West Dereham Sign Gary Trouton

West Dereham Heritage Group - September meeting

November 2011

For our September meeting we were pleased to welcome Jayne Bown who works for Norfolk Archaeology. Jayne came instead of Peter Watkins who has moved on since we contacted him to come and update us on the progress of the excavations on the site of the new Frimstone quarry on the north western boundary of the Parish close to Crimplesham. As Jayne was also involved during the duration of the dig she was well qualified to give us details of the findings to date.

The land is owned by Norfolk County Council and leased to Frimstones to allow extraction of sand and aggregate, their existing site having become depleted.

Before any such extraction can begin the site has to be accessed for remains of past civilisations that need to be researched and preserved. Such remains are usually very fragile and therefore vulnerable to disturbance however light. A past history of surface finds have indicated there has been some form of habitation on it in the past which has also given a guide to the age of what cannot be seen under the surface.

This is done by what archaeologist call “field walking” and artefacts that are on the surface which can be seen by a trained eye and thus collected for examination. These have been brought to the surface by deep modern ploughing. The site might also contain irregular features, humps and depressions which can be seen from the edge of the field or from the air. An air survey can be particularly revealing in a dry summer as what are known as “crop marks” appear and show a marked difference to the surrounding crop.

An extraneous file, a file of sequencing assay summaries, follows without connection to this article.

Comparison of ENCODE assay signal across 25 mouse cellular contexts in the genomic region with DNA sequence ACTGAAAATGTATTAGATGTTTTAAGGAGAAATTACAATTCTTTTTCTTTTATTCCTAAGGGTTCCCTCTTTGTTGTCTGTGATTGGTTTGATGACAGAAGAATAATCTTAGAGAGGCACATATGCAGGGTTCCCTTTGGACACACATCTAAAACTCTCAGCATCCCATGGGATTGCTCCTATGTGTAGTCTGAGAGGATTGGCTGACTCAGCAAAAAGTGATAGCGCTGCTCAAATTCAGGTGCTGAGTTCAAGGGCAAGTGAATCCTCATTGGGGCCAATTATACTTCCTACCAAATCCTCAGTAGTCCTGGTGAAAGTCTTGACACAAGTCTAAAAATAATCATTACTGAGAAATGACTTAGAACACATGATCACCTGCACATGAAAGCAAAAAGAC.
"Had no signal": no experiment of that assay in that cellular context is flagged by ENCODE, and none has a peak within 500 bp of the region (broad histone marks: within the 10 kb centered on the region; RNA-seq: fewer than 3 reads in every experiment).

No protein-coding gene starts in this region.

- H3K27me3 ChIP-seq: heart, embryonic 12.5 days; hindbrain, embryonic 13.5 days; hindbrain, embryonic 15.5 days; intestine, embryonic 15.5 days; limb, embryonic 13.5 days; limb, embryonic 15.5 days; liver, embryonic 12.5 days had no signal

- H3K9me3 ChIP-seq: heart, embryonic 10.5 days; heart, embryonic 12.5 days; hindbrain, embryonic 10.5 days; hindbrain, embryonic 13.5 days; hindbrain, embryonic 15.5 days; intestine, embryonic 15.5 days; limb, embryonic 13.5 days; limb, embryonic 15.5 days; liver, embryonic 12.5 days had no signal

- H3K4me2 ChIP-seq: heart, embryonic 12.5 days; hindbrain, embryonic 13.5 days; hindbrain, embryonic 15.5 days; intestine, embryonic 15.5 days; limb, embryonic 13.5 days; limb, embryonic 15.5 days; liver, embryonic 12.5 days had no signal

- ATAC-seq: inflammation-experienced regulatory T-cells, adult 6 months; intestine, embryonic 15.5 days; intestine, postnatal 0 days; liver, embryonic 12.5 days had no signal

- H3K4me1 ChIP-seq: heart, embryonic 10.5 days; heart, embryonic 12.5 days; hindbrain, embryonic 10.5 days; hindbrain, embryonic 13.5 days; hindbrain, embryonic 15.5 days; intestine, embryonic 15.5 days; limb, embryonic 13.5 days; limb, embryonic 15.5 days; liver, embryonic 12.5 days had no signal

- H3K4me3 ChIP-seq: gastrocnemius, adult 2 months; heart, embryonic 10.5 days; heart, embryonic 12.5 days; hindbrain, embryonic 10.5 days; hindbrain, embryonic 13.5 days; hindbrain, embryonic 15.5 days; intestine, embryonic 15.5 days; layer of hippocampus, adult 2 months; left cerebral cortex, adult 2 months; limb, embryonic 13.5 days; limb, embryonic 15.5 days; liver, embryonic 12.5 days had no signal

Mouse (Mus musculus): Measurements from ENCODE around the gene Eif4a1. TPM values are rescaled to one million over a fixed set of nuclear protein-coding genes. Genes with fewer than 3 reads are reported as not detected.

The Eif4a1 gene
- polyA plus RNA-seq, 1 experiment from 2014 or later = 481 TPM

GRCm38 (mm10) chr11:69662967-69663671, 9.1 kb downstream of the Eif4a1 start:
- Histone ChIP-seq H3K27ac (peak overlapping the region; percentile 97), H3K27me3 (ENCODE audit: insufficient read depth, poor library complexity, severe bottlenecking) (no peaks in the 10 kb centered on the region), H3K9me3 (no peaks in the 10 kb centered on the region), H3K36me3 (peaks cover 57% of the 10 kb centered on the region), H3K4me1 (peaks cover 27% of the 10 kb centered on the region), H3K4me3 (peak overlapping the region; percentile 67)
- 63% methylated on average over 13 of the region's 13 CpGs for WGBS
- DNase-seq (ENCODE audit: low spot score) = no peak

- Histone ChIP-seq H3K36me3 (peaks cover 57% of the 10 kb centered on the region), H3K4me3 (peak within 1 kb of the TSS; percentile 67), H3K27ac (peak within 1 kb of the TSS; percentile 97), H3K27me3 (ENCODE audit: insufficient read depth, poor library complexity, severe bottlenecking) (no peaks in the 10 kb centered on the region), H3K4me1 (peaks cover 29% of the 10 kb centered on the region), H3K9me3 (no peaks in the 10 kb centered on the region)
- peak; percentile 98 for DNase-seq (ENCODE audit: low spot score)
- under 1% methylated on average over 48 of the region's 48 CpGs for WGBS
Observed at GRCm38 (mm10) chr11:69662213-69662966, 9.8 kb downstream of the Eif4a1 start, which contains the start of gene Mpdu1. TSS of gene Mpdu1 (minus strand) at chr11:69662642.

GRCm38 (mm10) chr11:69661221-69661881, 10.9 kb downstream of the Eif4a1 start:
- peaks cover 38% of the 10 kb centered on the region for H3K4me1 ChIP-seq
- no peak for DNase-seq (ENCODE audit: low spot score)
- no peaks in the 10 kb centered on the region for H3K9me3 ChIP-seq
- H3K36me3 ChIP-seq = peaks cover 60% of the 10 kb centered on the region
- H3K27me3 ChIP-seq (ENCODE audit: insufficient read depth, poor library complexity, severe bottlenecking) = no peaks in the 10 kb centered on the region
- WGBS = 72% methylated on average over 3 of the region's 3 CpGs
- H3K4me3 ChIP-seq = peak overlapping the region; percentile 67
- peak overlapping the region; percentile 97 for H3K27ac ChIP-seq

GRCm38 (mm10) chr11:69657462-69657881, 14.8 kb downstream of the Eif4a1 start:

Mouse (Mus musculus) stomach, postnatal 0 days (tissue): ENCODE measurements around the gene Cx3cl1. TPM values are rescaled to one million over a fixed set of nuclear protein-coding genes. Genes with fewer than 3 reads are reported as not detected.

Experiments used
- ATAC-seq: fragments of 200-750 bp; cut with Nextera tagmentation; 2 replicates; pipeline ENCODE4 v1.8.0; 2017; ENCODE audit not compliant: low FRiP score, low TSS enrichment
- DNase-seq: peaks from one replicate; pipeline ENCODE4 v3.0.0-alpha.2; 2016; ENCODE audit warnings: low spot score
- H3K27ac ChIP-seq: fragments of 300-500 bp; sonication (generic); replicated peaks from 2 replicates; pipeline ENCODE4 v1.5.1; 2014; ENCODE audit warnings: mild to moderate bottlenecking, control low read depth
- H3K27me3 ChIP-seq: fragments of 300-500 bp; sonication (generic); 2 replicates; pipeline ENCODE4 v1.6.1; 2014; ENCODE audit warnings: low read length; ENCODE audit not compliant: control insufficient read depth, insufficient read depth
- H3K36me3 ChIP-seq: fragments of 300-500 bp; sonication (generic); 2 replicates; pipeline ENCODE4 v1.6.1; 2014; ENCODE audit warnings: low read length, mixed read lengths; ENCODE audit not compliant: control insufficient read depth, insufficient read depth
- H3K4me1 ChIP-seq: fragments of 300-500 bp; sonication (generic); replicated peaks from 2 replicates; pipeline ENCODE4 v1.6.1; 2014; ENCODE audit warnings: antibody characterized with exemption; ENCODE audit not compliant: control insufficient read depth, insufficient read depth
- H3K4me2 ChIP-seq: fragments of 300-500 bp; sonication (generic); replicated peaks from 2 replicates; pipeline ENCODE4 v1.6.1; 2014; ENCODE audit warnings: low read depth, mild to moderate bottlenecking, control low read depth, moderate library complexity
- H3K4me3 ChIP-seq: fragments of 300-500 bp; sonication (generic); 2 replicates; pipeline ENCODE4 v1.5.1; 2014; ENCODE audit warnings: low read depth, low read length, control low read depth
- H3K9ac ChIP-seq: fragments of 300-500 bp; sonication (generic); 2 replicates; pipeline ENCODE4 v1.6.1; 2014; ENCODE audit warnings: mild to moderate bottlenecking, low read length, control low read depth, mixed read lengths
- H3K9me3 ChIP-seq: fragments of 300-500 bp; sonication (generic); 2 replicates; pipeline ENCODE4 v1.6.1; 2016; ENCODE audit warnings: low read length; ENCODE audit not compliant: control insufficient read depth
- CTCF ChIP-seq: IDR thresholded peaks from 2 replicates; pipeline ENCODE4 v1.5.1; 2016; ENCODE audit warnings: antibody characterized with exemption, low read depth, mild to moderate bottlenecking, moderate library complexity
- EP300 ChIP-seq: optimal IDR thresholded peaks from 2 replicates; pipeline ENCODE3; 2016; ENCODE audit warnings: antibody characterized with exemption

The soil dries out quicker over old foundations and roadways and shows up as the crop loses moisture. The opposite occurs if there are post holes, ditches or waste pits as these areas hold moisture and the crop shows up a darker green than the rest.

It was clear from the initial survey that the site held some remains which had to be investigated before quarrying could begin. This was backed up by the more modern method of looking below the surface of field with the use of Geophysics which is a sensitive device that looks for anomalies in the soil structure.

Excavation can now begin in earnest with test trenches going in all over the site.

The first layers are taken off with a machine but as soon as any indication of archaeology is seen then this stops and work goes on by hand. If you have seen the television programme Time Team then you will know how its done.

After some weeks of work one small area showed signs of having held a number of dwellings. Various artefacts, pottery etc seemed to indicate having been occupied between the 5th and 7th centuries. These people were here after the Romans left England around 438AD but so far no burials have been discovered. As the site covers 7 acres and the main excavations are in a small western edge there is no doubt more to find. It would be most unusual not to find some burials as the site is on high ground that faces out to the south which at that time would have been the vast watery world of the Fens stretching out to Ely and Wisbech. These people favoured burials which looked out over water and as at Sutton Hoo persons of importance were buried with all their possessions which included weapons, jewellery and even prized animals.

Several items have been found which are worth mentioning which included a bronze belt end, a bronze broach and a number of garment pins. There is also a lot of pottery fragments which includes some Roman examples.

It is hoped that once the cleaning and indexing of the finds has been completed they will be released and we will be able to acquire them for display in our new Heritage Room exhibition area.

It’s a matter of watching this space, to be continued.

By the time you read this we will be able to use our Village Hall after its refurbishment and the Village Hall Committee will have staged its first event.

I shall report on the open days that will take place during a weekend in October next time.

Richard C. French

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